On April 9, amidst plunging economic conditions, the Federal Reserve announced a set of lending policy initiatives that included a new “Municipal Liquidity Facility” for state and local governments. For legal authority, the Fed cited the emergency lending provisions in section 13(3) of the Federal Reserve Act.
Normally, a central bank lends to banks, but emergency provisions have historically been used by the Fed to justify direct lending to “individuals, partnerships and corporations” in “unusual and exigent circumstances.” Section 13(3) is titled “Discounts for individuals, partnerships, and corporations,” raising questions whether the Municipal Liquidity Facility is actually authorized under Section 13(3).
The new facility is unprecedented. It is available to cities and counties meeting population requirements, and all 50 states. Smaller cities and counties may be supported by state borrowing through the facility. The lending facility is operated by the Federal Reserve Bank of New York. The facility may lend as much as $500 billion.
The State of Illinois became the first entity to use the facility, under a transaction that closed last Friday.
To qualify as an “eligible issuer,” states, cities and counties must meet thresholds for credit quality as determined by credit ratings set by “Nationally Recognized Statistical Rating Organizations.” This provides a depressing reminder of lessons unlearned from the financial crisis of 2007-2009, with implications for the State of Illinois. Kind, benevolent, and well-paid credit rating agencies can issue ratings above thresholds for Municipal Lending Facility access, even for places like Illinois that may have debt trading with yields more characteristic of “junk” credit.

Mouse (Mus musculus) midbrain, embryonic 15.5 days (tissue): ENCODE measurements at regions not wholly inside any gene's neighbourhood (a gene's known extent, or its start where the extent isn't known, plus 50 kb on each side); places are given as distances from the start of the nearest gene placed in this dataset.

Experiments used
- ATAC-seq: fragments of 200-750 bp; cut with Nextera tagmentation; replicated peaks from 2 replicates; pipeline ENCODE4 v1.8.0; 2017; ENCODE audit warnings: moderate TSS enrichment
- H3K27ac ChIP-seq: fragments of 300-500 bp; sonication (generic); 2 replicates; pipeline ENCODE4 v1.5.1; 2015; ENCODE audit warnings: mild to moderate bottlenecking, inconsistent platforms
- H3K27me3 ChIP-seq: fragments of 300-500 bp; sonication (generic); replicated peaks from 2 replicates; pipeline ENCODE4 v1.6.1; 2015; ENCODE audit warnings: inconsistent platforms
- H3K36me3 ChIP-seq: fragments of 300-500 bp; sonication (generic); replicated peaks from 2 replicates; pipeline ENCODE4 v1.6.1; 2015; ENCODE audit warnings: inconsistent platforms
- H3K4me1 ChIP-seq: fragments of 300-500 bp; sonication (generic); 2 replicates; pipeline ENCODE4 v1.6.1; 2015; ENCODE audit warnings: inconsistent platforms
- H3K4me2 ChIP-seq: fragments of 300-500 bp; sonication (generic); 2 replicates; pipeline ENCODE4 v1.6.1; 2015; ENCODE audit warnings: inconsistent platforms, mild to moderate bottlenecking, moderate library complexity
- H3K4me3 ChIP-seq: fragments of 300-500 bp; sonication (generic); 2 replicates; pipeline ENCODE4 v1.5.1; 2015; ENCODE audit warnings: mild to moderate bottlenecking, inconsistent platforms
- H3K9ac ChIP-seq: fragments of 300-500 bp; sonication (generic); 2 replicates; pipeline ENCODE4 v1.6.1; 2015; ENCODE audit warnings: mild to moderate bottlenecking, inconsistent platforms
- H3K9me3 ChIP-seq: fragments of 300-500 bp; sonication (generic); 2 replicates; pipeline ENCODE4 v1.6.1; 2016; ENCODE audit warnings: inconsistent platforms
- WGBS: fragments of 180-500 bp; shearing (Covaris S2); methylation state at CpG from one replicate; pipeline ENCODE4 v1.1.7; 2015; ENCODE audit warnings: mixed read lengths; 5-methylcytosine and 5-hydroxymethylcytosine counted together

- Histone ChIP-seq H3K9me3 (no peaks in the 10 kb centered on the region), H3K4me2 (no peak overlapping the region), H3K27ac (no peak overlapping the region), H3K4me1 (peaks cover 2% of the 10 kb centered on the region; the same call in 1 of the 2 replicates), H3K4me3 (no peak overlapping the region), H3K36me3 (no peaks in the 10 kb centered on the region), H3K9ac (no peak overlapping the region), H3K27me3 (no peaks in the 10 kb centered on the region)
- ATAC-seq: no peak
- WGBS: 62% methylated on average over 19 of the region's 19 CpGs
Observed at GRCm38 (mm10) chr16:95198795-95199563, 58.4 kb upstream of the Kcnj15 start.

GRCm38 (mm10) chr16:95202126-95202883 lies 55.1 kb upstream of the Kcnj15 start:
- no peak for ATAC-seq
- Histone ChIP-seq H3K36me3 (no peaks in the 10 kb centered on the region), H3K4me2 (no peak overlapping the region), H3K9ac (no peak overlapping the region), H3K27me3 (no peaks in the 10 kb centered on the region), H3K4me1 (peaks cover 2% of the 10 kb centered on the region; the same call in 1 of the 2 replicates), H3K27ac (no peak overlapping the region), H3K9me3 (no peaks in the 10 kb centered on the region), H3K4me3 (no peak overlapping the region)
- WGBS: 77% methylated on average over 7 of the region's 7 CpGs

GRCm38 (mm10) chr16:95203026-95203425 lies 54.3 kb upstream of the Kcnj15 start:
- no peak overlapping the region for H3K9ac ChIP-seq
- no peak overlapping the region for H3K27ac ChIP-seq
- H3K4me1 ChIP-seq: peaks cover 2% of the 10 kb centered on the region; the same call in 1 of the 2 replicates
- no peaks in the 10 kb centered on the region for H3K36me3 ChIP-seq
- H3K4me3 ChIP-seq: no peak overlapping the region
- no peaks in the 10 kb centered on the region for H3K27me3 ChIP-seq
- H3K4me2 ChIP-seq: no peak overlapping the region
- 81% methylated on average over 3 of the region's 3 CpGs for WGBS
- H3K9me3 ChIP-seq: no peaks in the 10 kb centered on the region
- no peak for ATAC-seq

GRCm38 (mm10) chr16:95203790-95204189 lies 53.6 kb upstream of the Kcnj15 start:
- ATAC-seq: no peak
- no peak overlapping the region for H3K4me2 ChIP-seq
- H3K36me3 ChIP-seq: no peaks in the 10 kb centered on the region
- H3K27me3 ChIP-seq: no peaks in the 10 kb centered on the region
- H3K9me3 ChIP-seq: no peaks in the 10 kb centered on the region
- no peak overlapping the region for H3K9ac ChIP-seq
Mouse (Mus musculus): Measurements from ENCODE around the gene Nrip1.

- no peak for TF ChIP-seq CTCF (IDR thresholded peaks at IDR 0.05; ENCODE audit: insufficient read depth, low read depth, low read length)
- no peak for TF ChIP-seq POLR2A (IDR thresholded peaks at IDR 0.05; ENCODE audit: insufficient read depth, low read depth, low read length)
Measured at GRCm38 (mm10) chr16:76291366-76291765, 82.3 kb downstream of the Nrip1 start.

The facility’s term sheet published by the Fed includes criteria to make issuers eligible, but does not mention another factor central to lender of last resort activity, and required by federal law. Section 13(3) of the Federal Reserve Act, as amended, includes provisions purportedly designed to check the discretion and scope of Fed crisis lending. After the Fed’s widespread and massive lending amidst the financial crisis of 2007-2009, the Dodd-Frank Act included qualifiers forbidding lending to “borrowers that are insolvent.”
To implement this directive, the Federal Reserve Board is directed to develop procedures that may call for the borrower’s CEO or another authorized officer to certify that the borrower is not insolvent. Yet for the purpose of that provision, Section 13(3) defines “insolvent” to be one of three cases – the borrower is in bankruptcy, under resolution procedures in Title II of Dodd-Frank, or “any other Federal or state insolvency proceeding.”
Municipal governments aren’t banks, but it is difficult to escape the conclusion that the City of Chicago, Cook County, and the State of Illinois are all balance-sheet insolvent. Their assets are swamped by their liabilities. All three entities sport massively negative unrestricted net positions, the product of decades of spending beyond their means on an accrual basis despite advertised “balanced budgets.” But none of them are currently in bankruptcy or the other forms of resolution procedures called for in Section 13(3).